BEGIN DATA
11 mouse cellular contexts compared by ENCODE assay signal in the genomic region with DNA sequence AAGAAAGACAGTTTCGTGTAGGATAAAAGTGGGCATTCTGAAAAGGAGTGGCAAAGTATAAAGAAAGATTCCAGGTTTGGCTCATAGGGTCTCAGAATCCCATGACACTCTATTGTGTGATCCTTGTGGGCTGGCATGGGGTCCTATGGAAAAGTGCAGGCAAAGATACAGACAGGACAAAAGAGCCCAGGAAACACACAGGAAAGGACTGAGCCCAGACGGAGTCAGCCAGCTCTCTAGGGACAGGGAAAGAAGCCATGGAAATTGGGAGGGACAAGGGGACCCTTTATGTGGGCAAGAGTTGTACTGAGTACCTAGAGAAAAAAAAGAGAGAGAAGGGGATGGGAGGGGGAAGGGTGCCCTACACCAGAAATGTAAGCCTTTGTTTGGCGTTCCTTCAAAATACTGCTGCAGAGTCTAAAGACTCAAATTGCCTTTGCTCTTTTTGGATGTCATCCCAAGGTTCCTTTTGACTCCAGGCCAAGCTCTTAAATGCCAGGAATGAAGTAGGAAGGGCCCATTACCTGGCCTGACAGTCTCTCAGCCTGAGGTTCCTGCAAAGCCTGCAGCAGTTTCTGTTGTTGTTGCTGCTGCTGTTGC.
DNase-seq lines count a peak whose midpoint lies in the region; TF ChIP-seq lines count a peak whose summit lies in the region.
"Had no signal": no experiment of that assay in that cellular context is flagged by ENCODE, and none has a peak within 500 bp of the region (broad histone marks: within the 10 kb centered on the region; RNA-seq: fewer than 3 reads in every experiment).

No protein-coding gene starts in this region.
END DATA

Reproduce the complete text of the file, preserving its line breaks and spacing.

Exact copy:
11 mouse cellular contexts compared by ENCODE assay signal in the genomic region with DNA sequence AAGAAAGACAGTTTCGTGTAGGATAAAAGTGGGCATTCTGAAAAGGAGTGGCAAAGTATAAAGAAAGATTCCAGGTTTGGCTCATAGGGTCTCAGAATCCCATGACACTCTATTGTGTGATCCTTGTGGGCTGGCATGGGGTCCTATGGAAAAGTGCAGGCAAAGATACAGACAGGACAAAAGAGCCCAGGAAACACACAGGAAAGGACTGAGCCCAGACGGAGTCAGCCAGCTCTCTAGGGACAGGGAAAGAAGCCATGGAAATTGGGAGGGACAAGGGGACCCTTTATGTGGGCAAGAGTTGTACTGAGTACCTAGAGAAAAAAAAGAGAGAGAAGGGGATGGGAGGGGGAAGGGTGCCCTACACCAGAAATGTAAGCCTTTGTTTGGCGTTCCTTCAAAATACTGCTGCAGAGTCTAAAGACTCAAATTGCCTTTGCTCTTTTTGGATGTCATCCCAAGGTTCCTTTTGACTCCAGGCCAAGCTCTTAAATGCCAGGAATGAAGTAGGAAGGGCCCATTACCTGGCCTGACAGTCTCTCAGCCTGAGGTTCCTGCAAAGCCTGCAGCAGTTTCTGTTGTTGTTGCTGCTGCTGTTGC.
DNase-seq lines count a peak whose midpoint lies in the region; TF ChIP-seq lines count a peak whose summit lies in the region.
"Had no signal": no experiment of that assay in that cellular context is flagged by ENCODE, and none has a peak within 500 bp of the region (broad histone marks: within the 10 kb centered on the region; RNA-seq: fewer than 3 reads in every experiment).

No protein-coding gene starts in this region.